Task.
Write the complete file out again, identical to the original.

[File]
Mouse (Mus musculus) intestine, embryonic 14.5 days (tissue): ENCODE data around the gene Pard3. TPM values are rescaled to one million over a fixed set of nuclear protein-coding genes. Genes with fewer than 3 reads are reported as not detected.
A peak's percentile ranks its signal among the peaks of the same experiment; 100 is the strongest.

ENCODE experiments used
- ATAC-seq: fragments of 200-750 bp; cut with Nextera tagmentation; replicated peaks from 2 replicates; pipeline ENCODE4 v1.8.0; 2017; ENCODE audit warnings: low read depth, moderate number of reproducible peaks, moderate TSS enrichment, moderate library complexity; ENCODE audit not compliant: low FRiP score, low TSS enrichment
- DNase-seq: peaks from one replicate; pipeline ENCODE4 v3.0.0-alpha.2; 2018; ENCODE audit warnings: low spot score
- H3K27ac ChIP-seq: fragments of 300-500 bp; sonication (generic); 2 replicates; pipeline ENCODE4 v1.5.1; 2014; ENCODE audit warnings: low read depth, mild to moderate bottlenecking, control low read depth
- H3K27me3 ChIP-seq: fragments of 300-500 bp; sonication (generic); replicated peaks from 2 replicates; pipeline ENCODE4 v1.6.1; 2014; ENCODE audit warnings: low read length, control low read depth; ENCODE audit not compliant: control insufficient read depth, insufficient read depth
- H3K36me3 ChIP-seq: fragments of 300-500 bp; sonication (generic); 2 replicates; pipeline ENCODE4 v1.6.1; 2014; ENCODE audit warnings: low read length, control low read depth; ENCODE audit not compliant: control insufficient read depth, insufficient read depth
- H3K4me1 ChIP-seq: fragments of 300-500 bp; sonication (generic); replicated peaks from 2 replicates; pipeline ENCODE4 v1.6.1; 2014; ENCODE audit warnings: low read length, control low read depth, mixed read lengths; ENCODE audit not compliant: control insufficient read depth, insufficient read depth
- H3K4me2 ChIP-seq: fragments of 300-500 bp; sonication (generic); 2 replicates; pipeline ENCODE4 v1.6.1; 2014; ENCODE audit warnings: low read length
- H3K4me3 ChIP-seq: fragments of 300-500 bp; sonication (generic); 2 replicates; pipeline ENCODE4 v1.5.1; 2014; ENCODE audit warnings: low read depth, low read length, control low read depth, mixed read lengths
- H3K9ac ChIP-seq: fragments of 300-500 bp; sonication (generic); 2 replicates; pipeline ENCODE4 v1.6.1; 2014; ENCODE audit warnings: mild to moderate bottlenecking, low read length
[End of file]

Mouse (Mus musculus) intestine, embryonic 14.5 days (tissue): ENCODE data around the gene Pard3. TPM values are rescaled to one million over a fixed set of nuclear protein-coding genes. Genes with fewer than 3 reads are reported as not detected.
A peak's percentile ranks its signal among the peaks of the same experiment; 100 is the strongest.

ENCODE experiments used
- ATAC-seq: fragments of 200-750 bp; cut with Nextera tagmentation; replicated peaks from 2 replicates; pipeline ENCODE4 v1.8.0; 2017; ENCODE audit warnings: low read depth, moderate number of reproducible peaks, moderate TSS enrichment, moderate library complexity; ENCODE audit not compliant: low FRiP score, low TSS enrichment
- DNase-seq: peaks from one replicate; pipeline ENCODE4 v3.0.0-alpha.2; 2018; ENCODE audit warnings: low spot score
- H3K27ac ChIP-seq: fragments of 300-500 bp; sonication (generic); 2 replicates; pipeline ENCODE4 v1.5.1; 2014; ENCODE audit warnings: low read depth, mild to moderate bottlenecking, control low read depth
- H3K27me3 ChIP-seq: fragments of 300-500 bp; sonication (generic); replicated peaks from 2 replicates; pipeline ENCODE4 v1.6.1; 2014; ENCODE audit warnings: low read length, control low read depth; ENCODE audit not compliant: control insufficient read depth, insufficient read depth
- H3K36me3 ChIP-seq: fragments of 300-500 bp; sonication (generic); 2 replicates; pipeline ENCODE4 v1.6.1; 2014; ENCODE audit warnings: low read length, control low read depth; ENCODE audit not compliant: control insufficient read depth, insufficient read depth
- H3K4me1 ChIP-seq: fragments of 300-500 bp; sonication (generic); replicated peaks from 2 replicates; pipeline ENCODE4 v1.6.1; 2014; ENCODE audit warnings: low read length, control low read depth, mixed read lengths; ENCODE audit not compliant: control insufficient read depth, insufficient read depth
- H3K4me2 ChIP-seq: fragments of 300-500 bp; sonication (generic); 2 replicates; pipeline ENCODE4 v1.6.1; 2014; ENCODE audit warnings: low read length
- H3K4me3 ChIP-seq: fragments of 300-500 bp; sonication (generic); 2 replicates; pipeline ENCODE4 v1.5.1; 2014; ENCODE audit warnings: low read depth, low read length, control low read depth, mixed read lengths
- H3K9ac ChIP-seq: fragments of 300-500 bp; sonication (generic); 2 replicates; pipeline ENCODE4 v1.6.1; 2014; ENCODE audit warnings: mild to moderate bottlenecking, low read length